Analogous, one can do the same for categories:

grep -h '^:category:' *.rst | sed -e 's/^:category:\s*//' | sort -u

As Pelican only allows one category, this is somewhat simpler.

For maximum readability, tr can convert the newlines into spaces, so that the output is one big line:

grep -h '^:tags:' *.rst | sed -e 's/^:tags:\s*//;s/\s*,\s*/\n/g' | sort -u | tr '\n' ' '; echo

The last echo is meant to end …

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Convert WordPress to static site generator Pelican

Pelican

After a number of years using WordPress as blogging software, I converted the site to a static site generator: Pelican.

Pelican converts reStructuredText into static HTML. No more PHP, no more databases, but straight static HTML.

The process of converting the site was relatively painless. The conversion tool did a great job of converting an XML export of WordPress into reStructuredText pages.

What needed (and still needs) some manual care were/are the code blocks (the biggest reason of the move from WordPress to Pelican) in articles, and the escaping of variables. WordPress gets pretty complex once you're trying to use it for code snippets and console outputs. The reStructuredText is much more flexible and allows you to edit the site using any text editor. There are tools to do that with WordPress and its API, but it always felt like a difficult workaround.

I thought about keeping the URLs as-is: Over the years the number of visitors of the site has steadily risen, as has the level of indexing by search engines. You don't want dead links - but on the other hand, a transition to another content management system would be the perfect moment to 'clean up' the category …

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zsh shell inside Emacs on Windows

Configuring Emacs (on Windows) to use the zsh shell can be tricky, especially when you use ( oh my zsh) plugins or fancy prompts. Emacs sets an environment variable when running a shell, which can be used to selectively disable plugins and change prompts. Configuring the SSH client and server to set and accept that variable makes ssh-ing inside Emacs to remote servers possible as well.

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Use Emacs to create OAuth 2.0 UML sequence diagrams

OAuth 2.0 abstract protocol flow

It seems that the OAuth 2.0 framework is more and more being used by web (and mobile) applications. Great !

Although the protocol itself is not that complex, there are a number of different use-cases, flows and implementations to choose from. As with most things in life, the devil is in the detail.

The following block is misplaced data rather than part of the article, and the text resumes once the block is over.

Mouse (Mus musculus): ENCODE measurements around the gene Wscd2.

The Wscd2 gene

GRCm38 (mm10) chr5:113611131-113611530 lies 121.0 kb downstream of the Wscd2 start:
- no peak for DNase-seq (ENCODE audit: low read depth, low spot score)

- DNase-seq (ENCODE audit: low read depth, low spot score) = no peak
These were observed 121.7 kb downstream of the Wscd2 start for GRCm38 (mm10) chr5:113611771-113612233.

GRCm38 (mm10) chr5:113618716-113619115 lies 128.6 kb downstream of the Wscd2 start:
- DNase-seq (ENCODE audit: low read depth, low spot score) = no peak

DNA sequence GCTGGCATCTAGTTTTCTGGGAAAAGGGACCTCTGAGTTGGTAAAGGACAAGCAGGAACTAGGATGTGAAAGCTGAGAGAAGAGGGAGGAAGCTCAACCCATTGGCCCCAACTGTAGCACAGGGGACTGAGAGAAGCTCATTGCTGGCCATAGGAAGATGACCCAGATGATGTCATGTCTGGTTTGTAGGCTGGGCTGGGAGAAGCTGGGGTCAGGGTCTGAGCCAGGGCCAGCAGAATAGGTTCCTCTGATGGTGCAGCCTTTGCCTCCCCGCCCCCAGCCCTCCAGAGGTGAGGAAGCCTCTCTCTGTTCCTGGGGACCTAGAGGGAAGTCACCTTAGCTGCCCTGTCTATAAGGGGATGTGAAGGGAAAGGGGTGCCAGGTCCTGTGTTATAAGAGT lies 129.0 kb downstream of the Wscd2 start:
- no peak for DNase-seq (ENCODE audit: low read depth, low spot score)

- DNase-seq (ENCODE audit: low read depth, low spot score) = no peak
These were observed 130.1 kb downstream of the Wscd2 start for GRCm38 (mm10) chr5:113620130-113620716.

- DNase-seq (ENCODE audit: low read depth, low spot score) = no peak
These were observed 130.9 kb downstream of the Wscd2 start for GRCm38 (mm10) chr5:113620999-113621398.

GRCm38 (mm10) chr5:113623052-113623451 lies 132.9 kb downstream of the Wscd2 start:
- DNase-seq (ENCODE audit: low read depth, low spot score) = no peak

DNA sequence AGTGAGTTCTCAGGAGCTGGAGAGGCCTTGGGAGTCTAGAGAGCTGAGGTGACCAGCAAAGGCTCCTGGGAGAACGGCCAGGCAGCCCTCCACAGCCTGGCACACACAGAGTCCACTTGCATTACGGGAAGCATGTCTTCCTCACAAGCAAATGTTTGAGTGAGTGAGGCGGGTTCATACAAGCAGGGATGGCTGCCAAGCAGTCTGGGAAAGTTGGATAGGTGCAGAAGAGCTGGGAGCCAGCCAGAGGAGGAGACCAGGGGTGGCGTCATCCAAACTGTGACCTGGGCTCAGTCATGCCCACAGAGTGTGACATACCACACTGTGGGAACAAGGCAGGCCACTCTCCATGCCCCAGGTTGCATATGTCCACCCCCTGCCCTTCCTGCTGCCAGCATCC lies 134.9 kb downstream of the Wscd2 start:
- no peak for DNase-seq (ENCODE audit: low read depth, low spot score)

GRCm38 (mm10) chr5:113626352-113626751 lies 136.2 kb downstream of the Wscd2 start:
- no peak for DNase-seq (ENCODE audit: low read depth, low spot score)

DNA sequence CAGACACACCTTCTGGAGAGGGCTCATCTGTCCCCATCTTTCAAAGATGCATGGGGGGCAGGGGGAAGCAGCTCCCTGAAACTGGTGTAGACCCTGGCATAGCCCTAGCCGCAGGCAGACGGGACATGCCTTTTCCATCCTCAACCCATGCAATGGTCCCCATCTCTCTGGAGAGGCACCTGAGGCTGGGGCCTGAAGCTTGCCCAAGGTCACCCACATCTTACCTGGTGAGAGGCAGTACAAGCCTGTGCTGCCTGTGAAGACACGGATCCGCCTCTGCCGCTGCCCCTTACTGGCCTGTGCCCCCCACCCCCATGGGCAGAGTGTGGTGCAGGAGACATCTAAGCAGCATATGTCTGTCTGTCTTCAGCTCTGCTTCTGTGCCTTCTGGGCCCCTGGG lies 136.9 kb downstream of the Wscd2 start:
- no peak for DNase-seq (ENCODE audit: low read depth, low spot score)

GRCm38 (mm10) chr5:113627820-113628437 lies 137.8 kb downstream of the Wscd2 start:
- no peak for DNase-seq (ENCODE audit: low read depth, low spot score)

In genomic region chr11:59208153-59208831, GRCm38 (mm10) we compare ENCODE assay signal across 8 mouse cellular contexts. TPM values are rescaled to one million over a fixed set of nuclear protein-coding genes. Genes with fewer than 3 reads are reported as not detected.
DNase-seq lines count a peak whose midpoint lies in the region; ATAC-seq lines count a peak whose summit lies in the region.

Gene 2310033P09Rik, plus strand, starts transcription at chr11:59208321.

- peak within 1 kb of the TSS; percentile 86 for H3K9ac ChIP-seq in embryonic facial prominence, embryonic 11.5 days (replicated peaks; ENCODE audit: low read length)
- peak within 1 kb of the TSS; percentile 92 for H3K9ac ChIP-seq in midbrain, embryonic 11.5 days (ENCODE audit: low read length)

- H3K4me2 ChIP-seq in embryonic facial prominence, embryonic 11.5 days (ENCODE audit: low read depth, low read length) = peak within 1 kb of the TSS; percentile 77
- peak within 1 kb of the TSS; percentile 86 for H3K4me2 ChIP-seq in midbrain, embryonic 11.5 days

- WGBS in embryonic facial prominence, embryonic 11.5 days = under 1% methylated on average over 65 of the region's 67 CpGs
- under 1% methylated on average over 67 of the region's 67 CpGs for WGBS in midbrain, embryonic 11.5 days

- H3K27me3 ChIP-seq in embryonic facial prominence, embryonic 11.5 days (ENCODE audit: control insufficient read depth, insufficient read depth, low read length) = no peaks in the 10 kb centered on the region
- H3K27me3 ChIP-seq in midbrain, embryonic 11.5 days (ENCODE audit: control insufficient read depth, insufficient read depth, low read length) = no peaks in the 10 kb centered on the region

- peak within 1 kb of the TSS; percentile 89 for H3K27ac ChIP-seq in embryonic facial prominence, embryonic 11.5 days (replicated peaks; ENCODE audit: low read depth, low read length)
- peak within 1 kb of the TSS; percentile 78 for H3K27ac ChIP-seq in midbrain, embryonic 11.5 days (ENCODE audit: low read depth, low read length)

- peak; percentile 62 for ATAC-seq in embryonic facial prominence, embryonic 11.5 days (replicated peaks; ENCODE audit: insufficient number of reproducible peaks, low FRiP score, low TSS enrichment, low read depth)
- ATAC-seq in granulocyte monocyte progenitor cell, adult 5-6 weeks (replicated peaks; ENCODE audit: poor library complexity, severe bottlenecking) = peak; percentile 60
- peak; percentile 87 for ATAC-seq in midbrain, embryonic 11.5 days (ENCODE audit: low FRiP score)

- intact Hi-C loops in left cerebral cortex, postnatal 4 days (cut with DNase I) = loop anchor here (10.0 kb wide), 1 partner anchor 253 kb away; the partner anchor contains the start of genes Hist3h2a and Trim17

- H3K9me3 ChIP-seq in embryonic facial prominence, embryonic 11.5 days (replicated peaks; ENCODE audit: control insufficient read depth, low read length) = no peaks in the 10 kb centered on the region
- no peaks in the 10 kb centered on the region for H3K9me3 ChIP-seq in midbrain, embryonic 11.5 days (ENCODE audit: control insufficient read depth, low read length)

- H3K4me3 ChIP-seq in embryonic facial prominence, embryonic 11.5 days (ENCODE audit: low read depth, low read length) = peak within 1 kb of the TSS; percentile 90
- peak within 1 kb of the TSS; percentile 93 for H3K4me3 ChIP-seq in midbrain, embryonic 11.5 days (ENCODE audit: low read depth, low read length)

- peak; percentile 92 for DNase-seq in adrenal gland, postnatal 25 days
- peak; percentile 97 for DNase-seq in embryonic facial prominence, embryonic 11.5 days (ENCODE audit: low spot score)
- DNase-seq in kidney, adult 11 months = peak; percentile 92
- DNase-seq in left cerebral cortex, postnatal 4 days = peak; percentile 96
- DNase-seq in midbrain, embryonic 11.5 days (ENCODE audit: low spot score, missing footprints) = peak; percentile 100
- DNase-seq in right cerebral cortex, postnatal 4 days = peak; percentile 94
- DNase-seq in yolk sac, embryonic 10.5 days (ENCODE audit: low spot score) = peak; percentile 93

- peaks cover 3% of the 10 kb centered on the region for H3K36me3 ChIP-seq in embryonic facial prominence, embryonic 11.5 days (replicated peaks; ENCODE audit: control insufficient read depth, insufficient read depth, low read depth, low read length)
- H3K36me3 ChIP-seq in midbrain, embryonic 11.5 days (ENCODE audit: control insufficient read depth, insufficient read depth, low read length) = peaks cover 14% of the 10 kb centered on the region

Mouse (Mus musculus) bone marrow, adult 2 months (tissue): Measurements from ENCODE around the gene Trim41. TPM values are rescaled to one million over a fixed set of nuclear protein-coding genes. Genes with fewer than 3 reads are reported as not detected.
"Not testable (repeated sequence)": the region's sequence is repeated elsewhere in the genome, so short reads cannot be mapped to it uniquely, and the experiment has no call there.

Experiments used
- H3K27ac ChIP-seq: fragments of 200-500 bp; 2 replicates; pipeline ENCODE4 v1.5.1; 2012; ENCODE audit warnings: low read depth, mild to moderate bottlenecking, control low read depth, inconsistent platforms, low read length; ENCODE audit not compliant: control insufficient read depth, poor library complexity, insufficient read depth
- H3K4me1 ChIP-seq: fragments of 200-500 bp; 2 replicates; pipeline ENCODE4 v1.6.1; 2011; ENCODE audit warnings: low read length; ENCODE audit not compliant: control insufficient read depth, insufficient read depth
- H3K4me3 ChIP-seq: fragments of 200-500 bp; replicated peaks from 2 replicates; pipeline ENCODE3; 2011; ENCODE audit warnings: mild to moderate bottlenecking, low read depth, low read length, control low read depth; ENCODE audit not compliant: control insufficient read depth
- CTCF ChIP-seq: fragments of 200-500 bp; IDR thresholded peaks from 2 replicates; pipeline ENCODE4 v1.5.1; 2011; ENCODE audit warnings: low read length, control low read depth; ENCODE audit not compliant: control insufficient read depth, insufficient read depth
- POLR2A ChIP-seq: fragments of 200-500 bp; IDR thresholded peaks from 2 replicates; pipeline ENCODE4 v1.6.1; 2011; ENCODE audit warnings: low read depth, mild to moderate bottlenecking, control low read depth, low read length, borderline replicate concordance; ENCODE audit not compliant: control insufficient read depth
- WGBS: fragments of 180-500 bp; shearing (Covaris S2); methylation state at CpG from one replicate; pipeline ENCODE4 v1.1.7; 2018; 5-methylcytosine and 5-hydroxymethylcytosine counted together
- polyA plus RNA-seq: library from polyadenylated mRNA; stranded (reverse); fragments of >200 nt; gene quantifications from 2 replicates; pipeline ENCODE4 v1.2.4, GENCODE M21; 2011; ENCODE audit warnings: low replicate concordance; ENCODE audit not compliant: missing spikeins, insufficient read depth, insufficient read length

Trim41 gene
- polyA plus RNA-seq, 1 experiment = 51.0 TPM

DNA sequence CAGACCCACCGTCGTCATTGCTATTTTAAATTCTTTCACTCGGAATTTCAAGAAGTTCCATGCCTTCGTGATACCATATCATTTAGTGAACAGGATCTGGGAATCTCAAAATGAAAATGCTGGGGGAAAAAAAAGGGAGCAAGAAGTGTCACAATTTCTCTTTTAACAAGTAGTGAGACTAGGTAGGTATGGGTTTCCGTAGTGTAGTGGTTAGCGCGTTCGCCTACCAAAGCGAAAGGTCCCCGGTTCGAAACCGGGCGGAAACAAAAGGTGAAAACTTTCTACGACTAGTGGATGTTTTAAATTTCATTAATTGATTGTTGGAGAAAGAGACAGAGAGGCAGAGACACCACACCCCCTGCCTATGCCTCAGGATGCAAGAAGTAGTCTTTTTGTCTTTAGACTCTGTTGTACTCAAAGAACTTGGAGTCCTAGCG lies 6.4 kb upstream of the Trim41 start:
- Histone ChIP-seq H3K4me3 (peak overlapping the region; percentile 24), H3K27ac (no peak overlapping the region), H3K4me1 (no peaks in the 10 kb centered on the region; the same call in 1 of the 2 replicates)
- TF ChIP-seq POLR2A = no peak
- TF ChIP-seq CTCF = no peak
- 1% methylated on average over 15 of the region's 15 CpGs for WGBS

When reviewing OAuth 2.0 implementations or writing penetration testing reports I like to draw UML diagrams. That makes it easier to understand what's going on, and to spot potential issues. After all, a picture is worth a thousand words.

This can be done extremely easy using the GPL-licensed open source Emacs editor, in conjunction with the GPL-licensed open source tool PlantUML (and optionally using Eclipse Public Licensed Graphviz).

Emacs is worlds' most versatile editor. In this case, it's being used to edit the text, and automatically convert the text to an image. PlantUML is a tool which allows you to write UML in human readable text and does the actual conversion. Graphviz is visualization software, and optionally - in this case, it's used to show certain images.

Download the compiled PlantUML jar file, Emacs and optionally download and install Graphviz.

Once you have Emacs installed and running …

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It's about the journey: Compiling 64-bit Unison / GTK2 on Windows

Unison File Synchronizer

The excellent MSYS2 (mingw64 and mingw32) subsytem makes compiling native Windows compilations "as easy as compilation can be". However, as with everything in life, sometimes when trying to do one thing (compile a program), you end up chasing other vaguely related issues (one exotic compile error after another).

For synchronizing files between servers and workstations I use the open source GPLv3 licensed Unison File Synchronizer [1]. Although the text interface version of Unison compiles straight-out-of-the box on mingw64, the GTK2 interface proved to be a bit more cumbersome.

To compile Unison with the GTK2 interface, lablgtk [2] is needed, an OCaml interface to GTK.

So, the journey began with firing up a shell in a fresh mingw64 environment, and installing the build prerequisites:

pacman -Sy --noconfirm base-devel git \
mingw-w64-x86_64-{glib2,gtk2,ocaml,pango,toolchain}

After downloading the latest source (2.18.5 [3]) and trying to compile it (using make ) after running

./configure --prefix=/mingw64 --disable-gtktest

the first error message is shown:

mingw64/include/gtk-2.0/gdk/gdkwin32.h:40:36: fatal error: gdk/win32/gdkwin32keys.h: No such file or directory

It seems that GTK2 version 2.24.31 contains an error [4], and incorrectly still references the file …

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Zen provisioning: Bootstrap the installation of Ansible using Vagrant

zen

I'm a big fan of the DevOps attitude of "cattle" versus "pets": machines should be built in a repeatable, automated and consistent way. If there's something wrong, don't be afraid to replace a sick "cow" instead of trying to revive your "pet".

This Zen mindset also helps when preparing for demos, trainings and workshops: Usually I need a number of machines, and what better way than create them by using automation ? For that I'm using the tools Ansible, Packer, Vagrant and VirtualBox - they are all Open Source and can be used on a number of platforms (e.g. Windows, Linux and Mac OS X).

Ansible is a tool for managing systems and deploying applications, licensed under the GNU General Public License version 3 (my personal favorite).

Vagrant is a tool for managing virtual machines and is licensed under the MIT license.

VirtualBox is a virtualization environment for local use, licensed under the GNU General Public License version 2.

Packer creates a machine image by installing an operating system to a multitude of local and cloud platforms, for example VMWare, VirtualBox as well as Docker, Amazon EC2 and DigitalOcean. Packer is licensed under the Mozilla Public License Version 2.0.

How …